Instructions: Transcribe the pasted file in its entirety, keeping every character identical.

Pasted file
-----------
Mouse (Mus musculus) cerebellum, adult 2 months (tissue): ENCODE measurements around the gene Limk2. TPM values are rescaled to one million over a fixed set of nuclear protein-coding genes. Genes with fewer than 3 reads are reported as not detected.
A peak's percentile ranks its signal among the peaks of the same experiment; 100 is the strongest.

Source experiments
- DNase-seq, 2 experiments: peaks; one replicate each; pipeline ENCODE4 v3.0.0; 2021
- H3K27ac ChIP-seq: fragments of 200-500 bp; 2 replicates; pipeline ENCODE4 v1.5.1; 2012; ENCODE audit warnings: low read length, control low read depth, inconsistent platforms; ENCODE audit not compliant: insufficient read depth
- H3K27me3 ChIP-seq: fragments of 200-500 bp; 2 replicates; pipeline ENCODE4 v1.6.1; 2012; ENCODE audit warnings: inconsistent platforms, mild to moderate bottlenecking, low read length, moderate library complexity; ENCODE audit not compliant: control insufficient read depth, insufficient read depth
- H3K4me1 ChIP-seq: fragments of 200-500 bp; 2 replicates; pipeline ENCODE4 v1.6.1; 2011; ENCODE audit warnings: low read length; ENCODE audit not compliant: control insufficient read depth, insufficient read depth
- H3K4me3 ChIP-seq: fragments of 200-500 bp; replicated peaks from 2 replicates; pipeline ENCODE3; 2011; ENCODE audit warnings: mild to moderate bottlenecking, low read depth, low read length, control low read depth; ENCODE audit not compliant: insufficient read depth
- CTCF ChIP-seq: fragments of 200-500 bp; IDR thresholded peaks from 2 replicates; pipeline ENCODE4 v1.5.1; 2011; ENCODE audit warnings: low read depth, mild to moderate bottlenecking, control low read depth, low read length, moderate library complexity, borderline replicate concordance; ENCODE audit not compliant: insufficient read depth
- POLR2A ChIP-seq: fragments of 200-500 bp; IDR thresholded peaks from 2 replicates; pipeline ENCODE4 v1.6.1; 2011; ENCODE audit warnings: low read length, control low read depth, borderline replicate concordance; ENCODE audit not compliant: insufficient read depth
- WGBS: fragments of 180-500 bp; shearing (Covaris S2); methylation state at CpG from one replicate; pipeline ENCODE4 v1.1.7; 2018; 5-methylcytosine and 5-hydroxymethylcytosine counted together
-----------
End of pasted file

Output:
Mouse (Mus musculus) cerebellum, adult 2 months (tissue): ENCODE measurements around the gene Limk2. TPM values are rescaled to one million over a fixed set of nuclear protein-coding genes. Genes with fewer than 3 reads are reported as not detected.
A peak's percentile ranks its signal among the peaks of the same experiment; 100 is the strongest.

Source experiments
- DNase-seq, 2 experiments: peaks; one replicate each; pipeline ENCODE4 v3.0.0; 2021
- H3K27ac ChIP-seq: fragments of 200-500 bp; 2 replicates; pipeline ENCODE4 v1.5.1; 2012; ENCODE audit warnings: low read length, control low read depth, inconsistent platforms; ENCODE audit not compliant: insufficient read depth
- H3K27me3 ChIP-seq: fragments of 200-500 bp; 2 replicates; pipeline ENCODE4 v1.6.1; 2012; ENCODE audit warnings: inconsistent platforms, mild to moderate bottlenecking, low read length, moderate library complexity; ENCODE audit not compliant: control insufficient read depth, insufficient read depth
- H3K4me1 ChIP-seq: fragments of 200-500 bp; 2 replicates; pipeline ENCODE4 v1.6.1; 2011; ENCODE audit warnings: low read length; ENCODE audit not compliant: control insufficient read depth, insufficient read depth
- H3K4me3 ChIP-seq: fragments of 200-500 bp; replicated peaks from 2 replicates; pipeline ENCODE3; 2011; ENCODE audit warnings: mild to moderate bottlenecking, low read depth, low read length, control low read depth; ENCODE audit not compliant: insufficient read depth
- CTCF ChIP-seq: fragments of 200-500 bp; IDR thresholded peaks from 2 replicates; pipeline ENCODE4 v1.5.1; 2011; ENCODE audit warnings: low read depth, mild to moderate bottlenecking, control low read depth, low read length, moderate library complexity, borderline replicate concordance; ENCODE audit not compliant: insufficient read depth
- POLR2A ChIP-seq: fragments of 200-500 bp; IDR thresholded peaks from 2 replicates; pipeline ENCODE4 v1.6.1; 2011; ENCODE audit warnings: low read length, control low read depth, borderline replicate concordance; ENCODE audit not compliant: insufficient read depth
- WGBS: fragments of 180-500 bp; shearing (Covaris S2); methylation state at CpG from one replicate; pipeline ENCODE4 v1.1.7; 2018; 5-methylcytosine and 5-hydroxymethylcytosine counted together